What Is a Pre-Employment Background Check? 

Back to blog
Posted by: David Garcia February 01, 2024

Job candidates often have to furnish a lot of information during the hiring process, like their identity, work experience, training background, education history, and certifications or licenses. Some employers may require even more information, such as a credit report, criminal records check, drug testing, or motor vehicle record check.

Specific requirements vary between different fields – for example, someone applying to work in childcare will likely face a more stringent vetting process than someone applying to work in retail. Employers must also verify the information that the candidate provides, which can be time-consuming, especially if there are multiple candidates.

What Does a Pre-Employment Background Check Entail?

Pre-employment background checks can include different types depending on the job, local regulations, industry requirements, and company policy. However, there are a few basic components that most checks have in common: verifying the candidate’s identity, experience, and work history. There are several more types of background checks an employer can request, depending on the information they need. Here is a list of some of the most common background checks:

Identity verification: one of the most important checks is identity verification – ensuring the candidate is who they claim to be. This may use information like birth certificates and Social Security numbers.

Education check: This check ensures a candidate’s education credentials are true and accurate. It verifies their degrees, training, or certifications, which may be requirements in some fields like banking or medicine.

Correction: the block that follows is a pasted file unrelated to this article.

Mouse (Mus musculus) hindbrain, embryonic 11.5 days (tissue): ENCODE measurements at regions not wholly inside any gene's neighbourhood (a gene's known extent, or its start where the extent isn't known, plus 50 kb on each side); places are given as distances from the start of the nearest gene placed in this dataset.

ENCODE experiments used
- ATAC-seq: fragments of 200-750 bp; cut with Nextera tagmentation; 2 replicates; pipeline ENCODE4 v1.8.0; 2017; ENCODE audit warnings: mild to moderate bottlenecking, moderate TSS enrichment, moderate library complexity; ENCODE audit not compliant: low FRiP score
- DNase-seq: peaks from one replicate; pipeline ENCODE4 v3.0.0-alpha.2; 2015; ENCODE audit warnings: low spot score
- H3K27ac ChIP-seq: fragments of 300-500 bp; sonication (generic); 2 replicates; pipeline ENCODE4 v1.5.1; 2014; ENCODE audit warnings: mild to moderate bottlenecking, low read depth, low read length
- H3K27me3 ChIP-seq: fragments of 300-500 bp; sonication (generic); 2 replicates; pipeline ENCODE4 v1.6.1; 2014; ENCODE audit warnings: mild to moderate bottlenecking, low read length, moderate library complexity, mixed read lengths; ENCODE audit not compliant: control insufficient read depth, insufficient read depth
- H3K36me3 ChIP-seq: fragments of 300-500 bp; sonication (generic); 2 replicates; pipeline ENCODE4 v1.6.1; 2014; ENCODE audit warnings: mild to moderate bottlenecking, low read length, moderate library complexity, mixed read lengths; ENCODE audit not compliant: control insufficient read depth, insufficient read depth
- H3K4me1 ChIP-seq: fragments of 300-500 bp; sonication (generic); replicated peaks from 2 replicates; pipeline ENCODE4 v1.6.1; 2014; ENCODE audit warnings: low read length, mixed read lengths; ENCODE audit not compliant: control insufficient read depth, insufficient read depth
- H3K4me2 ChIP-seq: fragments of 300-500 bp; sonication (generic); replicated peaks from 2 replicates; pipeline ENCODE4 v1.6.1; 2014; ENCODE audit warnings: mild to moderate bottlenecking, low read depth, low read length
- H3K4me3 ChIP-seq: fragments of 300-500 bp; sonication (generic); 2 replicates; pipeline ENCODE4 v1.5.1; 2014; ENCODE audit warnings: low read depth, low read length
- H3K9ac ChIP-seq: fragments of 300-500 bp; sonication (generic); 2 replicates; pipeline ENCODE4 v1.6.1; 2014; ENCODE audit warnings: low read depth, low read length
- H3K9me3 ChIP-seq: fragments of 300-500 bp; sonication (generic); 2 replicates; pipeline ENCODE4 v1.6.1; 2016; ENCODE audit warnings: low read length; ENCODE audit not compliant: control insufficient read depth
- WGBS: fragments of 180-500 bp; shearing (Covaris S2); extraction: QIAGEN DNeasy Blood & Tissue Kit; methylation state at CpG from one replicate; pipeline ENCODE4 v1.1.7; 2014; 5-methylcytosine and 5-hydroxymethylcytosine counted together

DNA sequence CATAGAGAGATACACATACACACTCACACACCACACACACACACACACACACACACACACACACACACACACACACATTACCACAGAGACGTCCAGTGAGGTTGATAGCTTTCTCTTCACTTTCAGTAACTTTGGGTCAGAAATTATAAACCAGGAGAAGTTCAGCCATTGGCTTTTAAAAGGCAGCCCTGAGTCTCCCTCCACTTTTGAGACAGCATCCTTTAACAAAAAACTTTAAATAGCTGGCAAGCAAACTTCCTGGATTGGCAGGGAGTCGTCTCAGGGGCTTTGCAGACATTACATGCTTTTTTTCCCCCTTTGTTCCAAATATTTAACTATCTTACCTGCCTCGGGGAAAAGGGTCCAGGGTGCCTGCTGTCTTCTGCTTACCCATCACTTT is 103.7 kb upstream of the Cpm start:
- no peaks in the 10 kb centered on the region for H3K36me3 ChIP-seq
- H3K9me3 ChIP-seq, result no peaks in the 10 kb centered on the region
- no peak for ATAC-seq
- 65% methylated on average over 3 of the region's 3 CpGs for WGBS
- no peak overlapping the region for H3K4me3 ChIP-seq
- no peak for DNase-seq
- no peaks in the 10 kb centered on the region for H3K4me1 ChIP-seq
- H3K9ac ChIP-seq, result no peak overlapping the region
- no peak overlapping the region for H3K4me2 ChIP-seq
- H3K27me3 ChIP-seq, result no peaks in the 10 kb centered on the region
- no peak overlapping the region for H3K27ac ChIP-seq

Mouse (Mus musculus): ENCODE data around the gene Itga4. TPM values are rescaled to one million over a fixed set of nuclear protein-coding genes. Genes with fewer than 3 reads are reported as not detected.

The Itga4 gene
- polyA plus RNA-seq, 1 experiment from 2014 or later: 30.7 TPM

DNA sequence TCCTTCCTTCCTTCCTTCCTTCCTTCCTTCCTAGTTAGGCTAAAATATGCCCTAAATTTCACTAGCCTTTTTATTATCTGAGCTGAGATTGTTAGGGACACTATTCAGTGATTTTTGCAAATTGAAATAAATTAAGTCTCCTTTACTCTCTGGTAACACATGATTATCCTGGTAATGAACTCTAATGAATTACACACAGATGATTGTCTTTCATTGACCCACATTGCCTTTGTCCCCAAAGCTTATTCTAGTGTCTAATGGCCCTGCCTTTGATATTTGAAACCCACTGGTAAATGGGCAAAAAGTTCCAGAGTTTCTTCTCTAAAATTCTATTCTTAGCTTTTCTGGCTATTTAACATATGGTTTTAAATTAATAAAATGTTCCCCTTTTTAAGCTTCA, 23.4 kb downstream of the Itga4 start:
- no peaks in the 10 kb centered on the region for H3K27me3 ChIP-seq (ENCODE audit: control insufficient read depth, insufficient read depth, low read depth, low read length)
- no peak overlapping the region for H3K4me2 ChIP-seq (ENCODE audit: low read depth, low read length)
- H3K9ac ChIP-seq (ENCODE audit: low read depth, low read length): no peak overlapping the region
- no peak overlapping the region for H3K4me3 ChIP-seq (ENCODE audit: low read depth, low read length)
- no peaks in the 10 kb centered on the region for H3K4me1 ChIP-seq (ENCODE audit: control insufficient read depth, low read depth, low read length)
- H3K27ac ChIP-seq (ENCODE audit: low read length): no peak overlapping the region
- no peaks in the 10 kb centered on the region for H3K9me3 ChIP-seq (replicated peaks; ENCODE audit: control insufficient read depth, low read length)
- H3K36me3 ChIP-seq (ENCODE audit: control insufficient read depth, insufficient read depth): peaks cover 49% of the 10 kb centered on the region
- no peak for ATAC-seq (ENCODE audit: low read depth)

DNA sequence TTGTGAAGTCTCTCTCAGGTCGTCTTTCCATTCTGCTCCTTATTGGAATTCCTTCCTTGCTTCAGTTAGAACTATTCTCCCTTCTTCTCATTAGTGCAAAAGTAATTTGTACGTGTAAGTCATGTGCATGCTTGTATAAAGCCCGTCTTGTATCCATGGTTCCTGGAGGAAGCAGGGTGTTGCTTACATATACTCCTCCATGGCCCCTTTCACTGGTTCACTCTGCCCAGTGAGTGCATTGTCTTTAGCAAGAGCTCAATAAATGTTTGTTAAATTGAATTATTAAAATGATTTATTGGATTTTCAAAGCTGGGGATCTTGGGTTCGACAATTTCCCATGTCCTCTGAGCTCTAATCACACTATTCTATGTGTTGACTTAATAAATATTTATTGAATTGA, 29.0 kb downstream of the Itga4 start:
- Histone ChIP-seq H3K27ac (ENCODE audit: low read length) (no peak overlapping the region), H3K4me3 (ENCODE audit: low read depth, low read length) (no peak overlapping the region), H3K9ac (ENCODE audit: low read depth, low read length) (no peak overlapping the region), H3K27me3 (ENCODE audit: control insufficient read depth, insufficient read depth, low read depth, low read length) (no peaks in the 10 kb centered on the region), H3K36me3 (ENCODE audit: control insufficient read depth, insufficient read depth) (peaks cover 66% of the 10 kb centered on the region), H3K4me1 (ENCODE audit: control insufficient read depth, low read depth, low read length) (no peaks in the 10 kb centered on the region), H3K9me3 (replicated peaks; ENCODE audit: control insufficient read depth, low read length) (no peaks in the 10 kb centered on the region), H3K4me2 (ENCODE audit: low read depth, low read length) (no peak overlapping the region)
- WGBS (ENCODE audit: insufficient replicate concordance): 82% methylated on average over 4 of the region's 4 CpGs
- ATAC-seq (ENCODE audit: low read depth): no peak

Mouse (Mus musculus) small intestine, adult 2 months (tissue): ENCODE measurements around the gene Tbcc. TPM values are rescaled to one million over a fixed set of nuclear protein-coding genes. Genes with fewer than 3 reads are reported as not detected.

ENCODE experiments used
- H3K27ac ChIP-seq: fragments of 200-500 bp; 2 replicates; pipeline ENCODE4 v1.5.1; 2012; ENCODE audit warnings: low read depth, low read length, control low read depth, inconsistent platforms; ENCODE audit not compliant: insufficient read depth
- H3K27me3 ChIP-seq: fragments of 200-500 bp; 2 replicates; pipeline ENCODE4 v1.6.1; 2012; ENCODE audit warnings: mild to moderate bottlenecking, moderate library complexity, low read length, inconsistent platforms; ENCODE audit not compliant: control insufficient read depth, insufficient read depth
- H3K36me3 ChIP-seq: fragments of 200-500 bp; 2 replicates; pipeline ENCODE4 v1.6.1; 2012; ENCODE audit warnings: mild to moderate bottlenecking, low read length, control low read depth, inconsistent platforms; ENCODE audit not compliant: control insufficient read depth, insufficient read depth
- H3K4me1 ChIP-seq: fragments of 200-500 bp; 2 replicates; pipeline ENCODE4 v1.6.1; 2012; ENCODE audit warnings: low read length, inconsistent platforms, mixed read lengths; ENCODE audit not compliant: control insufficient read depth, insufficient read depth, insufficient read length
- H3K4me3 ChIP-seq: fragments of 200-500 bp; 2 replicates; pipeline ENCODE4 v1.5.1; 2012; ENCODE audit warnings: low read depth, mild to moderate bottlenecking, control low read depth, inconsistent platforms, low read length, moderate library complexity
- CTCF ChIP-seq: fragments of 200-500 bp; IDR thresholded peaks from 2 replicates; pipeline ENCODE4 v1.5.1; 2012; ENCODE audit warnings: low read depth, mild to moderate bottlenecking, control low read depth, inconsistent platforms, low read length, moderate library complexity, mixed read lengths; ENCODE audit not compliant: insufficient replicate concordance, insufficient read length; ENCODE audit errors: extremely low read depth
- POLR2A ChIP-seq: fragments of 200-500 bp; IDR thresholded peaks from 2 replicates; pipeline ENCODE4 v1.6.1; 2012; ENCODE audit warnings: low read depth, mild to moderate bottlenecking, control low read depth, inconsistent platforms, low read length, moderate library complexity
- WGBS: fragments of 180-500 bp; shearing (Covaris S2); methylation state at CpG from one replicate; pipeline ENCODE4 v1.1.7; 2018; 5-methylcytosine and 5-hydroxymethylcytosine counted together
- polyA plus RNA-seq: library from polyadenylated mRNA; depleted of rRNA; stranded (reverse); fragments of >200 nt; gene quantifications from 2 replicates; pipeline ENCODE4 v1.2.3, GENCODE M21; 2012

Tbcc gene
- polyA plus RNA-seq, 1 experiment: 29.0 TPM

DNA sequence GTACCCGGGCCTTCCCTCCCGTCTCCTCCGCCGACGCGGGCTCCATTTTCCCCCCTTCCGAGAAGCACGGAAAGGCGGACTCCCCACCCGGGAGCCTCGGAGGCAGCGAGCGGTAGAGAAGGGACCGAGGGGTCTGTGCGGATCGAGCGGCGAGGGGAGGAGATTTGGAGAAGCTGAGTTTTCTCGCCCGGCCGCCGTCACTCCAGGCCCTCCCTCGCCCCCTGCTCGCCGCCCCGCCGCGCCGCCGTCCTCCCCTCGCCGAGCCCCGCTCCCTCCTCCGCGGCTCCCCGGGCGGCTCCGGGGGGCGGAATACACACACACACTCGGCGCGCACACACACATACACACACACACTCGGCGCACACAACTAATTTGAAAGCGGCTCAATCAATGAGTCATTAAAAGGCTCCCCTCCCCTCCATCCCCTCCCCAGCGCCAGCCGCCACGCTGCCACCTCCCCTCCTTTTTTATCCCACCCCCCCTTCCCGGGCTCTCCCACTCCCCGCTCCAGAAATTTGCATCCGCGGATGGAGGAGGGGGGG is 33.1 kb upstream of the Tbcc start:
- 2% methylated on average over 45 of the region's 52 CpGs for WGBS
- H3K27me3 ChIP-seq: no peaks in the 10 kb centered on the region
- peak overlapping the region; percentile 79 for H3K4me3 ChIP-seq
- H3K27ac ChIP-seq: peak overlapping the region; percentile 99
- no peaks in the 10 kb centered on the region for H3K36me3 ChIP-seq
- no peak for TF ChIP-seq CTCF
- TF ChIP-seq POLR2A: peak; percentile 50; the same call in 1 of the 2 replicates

Employment history: This check compares employment records with the records provided by the applicant to help the hiring team gauge their experience level.

Government-issued licenses: Some positions require formal licensing, like medical professionals, contractors, or teachers. This check verifies the necessary credentials are correct and up to date.

Criminal record: Several industries require a criminal records check and may disqualify a candidate based on an ineligible criminal record. This helps ensure job safety and company compliance with regulatory standards.

Credit history: Credit report checks may not be appropriate for every candidate, but they are common for positions like C-suite or upper-level management to ensure the applicant is financially responsible.

Motor vehicle record: Motor vehicle records checks are most common for positions that require an applicant to drive or operate some vehicle. These are often required for insurance purposes and help ensure you are not putting an irresponsible driver behind the wheel.

Why is Conducting Pre-Employment Background Checks Essential?

Pre-employment background checks are standard practice in most industries. They verify the applicant’s information and credentials, and can even protect employers if the applicant causes problems later on. Here are some other reasons why it’s important to conduct background checks:

  • Ensure the candidate has the necessary qualifications – one of the most important reasons for background checks, is to ensure an applicant’s qualifications are current and valid.
  • Comply with regulatory requirements – some industries, like teaching or finance, require employers to conduct background checks for the safety of clients and customers.